Our Cynnig Cymraeg/Our Welsh Language Offer

Learn about our commitment to the Welsh language and how it helps us fight for every childhood.

(Read this page in Welsh | Darllenwch y dudalen hon yn Gymraeg)

Why are we committed to the Welsh language?

  • We're committed to playing our part in creating and fostering a society that promotes mutual respect and that truly values individuality and difference.
  • We know that fully embracing and valuing the language and cultural differences in Wales will help us to achieve our goals.
  • We recognise that Welsh is the preferred language for some of our service users, supporters, volunteers and staff in Wales.
  • Language is more than a means of communication - it’s an essential part of a person’s identity, and people are more able to express their views and needs in their preferred language.

"“Together, we can remove real and perceived barriers, valuing everybody who volunteers with, works for, supports or benefits from our work.”"
Our Equality, Diversity and Inclusion (EDI) vision

Our work with the Welsh Language Commissioner

Our Cynnig Cymraeg/Welsh Language Offer demonstrates our commitment to the Welsh language, and will help us to achieve greater impact and inspire others to join us in our fight for childhood. Because every childhood is worth fighting for.

We're very proud that we've been working with the Welsh Language Commissioner to develop our Cynnig Cymraeg/Welsh Language Offer, and are honoured to have received accreditation.

How we're supporting Welsh speakers

Our key information and campaign materials for audiences in Wales are available in Welsh and English, including our Talk PANTS campaign, our brain-building Look Say Sing Play tips and our Take 5 parenting resources.

Childline

  • Welsh-speaking counsellors can speak to children in Welsh through our Childline service. We advertise when the Welsh language service is available on the Childline website. Childline is promoted billingually.
  • Children and young people can ask to speak to a Welsh-speaking counsellor. If no Welsh-speaking counsellors are available on shift at the time, then they can find out when a Welsh-speaking counsellor will be available.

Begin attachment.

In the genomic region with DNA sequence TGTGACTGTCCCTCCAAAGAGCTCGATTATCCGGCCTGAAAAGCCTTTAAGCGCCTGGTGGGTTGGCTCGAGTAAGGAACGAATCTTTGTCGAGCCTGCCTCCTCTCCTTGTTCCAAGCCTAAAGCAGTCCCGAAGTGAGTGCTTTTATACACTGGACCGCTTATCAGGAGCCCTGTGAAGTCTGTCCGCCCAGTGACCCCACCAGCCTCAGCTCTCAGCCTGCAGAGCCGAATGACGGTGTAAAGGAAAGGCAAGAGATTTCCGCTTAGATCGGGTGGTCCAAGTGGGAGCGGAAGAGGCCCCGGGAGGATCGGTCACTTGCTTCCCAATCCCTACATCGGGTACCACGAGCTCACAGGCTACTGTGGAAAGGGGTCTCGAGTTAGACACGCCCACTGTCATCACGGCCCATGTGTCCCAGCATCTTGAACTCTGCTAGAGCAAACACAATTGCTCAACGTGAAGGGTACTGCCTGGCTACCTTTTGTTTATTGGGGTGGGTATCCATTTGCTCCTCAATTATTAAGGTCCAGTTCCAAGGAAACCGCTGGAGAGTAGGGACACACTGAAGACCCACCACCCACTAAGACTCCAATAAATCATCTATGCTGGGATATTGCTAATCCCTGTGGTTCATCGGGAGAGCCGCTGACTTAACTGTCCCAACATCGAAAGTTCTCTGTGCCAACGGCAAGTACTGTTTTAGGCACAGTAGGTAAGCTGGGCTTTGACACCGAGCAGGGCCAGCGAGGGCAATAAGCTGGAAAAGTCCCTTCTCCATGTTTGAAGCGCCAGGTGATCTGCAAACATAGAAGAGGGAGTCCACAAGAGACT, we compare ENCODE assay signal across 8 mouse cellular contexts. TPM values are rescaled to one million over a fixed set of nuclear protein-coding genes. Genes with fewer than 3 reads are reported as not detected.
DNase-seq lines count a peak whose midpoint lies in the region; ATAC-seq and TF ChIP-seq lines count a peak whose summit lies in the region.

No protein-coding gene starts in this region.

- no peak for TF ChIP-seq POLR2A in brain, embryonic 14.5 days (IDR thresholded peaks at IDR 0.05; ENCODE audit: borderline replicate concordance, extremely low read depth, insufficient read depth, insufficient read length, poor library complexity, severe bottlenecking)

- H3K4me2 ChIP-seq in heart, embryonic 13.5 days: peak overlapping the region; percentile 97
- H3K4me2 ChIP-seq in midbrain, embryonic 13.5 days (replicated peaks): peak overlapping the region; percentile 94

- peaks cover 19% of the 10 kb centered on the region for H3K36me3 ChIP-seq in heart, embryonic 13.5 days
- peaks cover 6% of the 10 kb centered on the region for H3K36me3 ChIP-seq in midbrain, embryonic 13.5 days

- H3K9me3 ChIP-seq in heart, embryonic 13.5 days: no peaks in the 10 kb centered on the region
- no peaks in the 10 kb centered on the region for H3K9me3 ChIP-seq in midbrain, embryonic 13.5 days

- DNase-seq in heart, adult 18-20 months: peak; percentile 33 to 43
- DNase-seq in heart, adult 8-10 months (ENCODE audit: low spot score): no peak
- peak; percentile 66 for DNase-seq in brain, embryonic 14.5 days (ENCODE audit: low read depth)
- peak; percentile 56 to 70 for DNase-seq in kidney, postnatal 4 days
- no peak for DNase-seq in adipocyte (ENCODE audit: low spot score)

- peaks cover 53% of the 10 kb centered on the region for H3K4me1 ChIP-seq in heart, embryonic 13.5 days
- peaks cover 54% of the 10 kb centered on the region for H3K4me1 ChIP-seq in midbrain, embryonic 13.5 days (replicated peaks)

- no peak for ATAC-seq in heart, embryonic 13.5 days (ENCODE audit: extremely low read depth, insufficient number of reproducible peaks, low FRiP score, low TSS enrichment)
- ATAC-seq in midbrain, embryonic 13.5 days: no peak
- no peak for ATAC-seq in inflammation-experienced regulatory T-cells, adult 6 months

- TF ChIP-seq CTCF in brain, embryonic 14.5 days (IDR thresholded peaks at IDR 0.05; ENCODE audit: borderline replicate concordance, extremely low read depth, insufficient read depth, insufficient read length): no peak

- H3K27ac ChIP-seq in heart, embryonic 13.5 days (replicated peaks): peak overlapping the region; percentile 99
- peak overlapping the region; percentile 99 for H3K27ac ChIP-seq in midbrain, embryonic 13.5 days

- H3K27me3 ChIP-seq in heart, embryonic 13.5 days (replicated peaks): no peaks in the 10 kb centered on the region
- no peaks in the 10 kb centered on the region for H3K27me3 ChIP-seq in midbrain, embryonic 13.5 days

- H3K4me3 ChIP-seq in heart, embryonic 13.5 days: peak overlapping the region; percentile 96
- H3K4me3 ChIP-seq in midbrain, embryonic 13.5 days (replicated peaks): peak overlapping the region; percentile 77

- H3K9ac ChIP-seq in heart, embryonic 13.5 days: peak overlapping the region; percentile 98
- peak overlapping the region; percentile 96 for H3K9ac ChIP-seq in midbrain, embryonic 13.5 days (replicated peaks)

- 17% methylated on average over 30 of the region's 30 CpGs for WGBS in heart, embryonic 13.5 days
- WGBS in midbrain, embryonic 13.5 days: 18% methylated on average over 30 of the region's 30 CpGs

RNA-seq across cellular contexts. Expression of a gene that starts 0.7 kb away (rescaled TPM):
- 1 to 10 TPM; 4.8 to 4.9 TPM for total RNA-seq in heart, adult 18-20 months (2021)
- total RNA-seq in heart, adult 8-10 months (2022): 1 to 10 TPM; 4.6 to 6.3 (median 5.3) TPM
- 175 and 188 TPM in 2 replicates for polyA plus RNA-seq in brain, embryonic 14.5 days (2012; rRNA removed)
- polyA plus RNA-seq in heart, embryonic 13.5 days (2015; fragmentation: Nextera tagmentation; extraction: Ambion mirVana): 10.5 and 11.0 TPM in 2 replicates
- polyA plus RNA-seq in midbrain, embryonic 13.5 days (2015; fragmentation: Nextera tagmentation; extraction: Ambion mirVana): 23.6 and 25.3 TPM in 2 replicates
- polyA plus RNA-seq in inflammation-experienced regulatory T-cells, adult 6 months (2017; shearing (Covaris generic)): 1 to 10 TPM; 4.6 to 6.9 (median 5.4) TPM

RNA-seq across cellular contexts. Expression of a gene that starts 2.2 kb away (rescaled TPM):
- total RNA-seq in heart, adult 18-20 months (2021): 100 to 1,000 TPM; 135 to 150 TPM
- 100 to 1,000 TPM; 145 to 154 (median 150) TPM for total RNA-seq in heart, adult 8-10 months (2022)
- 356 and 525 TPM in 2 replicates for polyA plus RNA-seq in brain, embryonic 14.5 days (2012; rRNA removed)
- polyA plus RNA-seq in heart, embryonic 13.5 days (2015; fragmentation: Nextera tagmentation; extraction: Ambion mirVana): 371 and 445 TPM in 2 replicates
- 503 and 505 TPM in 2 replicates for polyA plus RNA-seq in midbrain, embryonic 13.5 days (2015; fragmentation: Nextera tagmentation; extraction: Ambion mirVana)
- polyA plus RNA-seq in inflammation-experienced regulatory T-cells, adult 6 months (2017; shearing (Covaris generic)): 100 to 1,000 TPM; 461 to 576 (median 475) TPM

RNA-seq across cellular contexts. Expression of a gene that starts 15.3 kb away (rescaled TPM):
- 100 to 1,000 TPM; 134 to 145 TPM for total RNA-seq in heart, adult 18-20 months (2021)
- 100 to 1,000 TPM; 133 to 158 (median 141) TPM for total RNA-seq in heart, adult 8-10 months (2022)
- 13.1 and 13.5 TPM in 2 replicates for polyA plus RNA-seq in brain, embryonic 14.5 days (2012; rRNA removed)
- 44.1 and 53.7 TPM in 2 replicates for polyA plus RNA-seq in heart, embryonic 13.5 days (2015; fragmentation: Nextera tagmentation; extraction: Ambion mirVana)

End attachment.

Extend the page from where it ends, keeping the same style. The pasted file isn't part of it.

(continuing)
• Children and young people can read our most popular information on the Childline website in Welsh.

NSPCC Helpline

Schools

  • We welcome calls and correspondence in Welsh to the Wales Hub/National Centre and will arrange for these to be responded to in Welsh. We'll answer calls to the Wales Hub/National Centre bilingually.
  • The pre-planned content on our NSPCC Cymru social media accounts is bilingual. You're welcome to contact us in Welsh through our NSPCC Cymru social media channels.
  • Information on Our Work in Wales is available in Welsh. Our Welsh resources are easy to find online.

Facebook: NSPCC Cymru/Wales | Facebook

Twitter: NSPCC Cymru/Wales (@NSPCC_Cymru) | Twitter

Our popular Protecting children in entertainment training for chaperones e-course is available in Welsh and Welsh language materials are available to those attending our scheduled training courses in Wales.

Our Welsh-speaking staff are essential to our ability to provide Welsh language services - look for the Iaith Gwaith email signature and merchandise to identify our Welsh-speaking staff.

All staff members with public-facing roles will be supported to learn ‘courtesy level’ Welsh, so why not start your conversation with us in Welsh?

We're always looking at ways to recruit more Welsh-speaking volunteers. Our volunteer opportunities are advertised bilingually.

Our volunteers have access to Welsh language resources and can connect with other Welsh-speaking volunteers through our Volunteer Hub.

We also support our volunteers who wish to learn Welsh through the Work Welsh programme.